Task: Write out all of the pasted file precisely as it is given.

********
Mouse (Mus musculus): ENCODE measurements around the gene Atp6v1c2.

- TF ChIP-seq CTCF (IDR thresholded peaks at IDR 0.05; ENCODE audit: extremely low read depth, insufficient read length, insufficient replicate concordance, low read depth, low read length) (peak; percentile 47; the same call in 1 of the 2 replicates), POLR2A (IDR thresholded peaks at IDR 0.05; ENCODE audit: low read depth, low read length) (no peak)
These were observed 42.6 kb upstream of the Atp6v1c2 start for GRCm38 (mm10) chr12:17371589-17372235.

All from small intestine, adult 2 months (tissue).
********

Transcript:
Mouse (Mus musculus): ENCODE measurements around the gene Atp6v1c2.

- TF ChIP-seq CTCF (IDR thresholded peaks at IDR 0.05; ENCODE audit: extremely low read depth, insufficient read length, insufficient replicate concordance, low read depth, low read length) (peak; percentile 47; the same call in 1 of the 2 replicates), POLR2A (IDR thresholded peaks at IDR 0.05; ENCODE audit: low read depth, low read length) (no peak)
These were observed 42.6 kb upstream of the Atp6v1c2 start for GRCm38 (mm10) chr12:17371589-17372235.

All from small intestine, adult 2 months (tissue).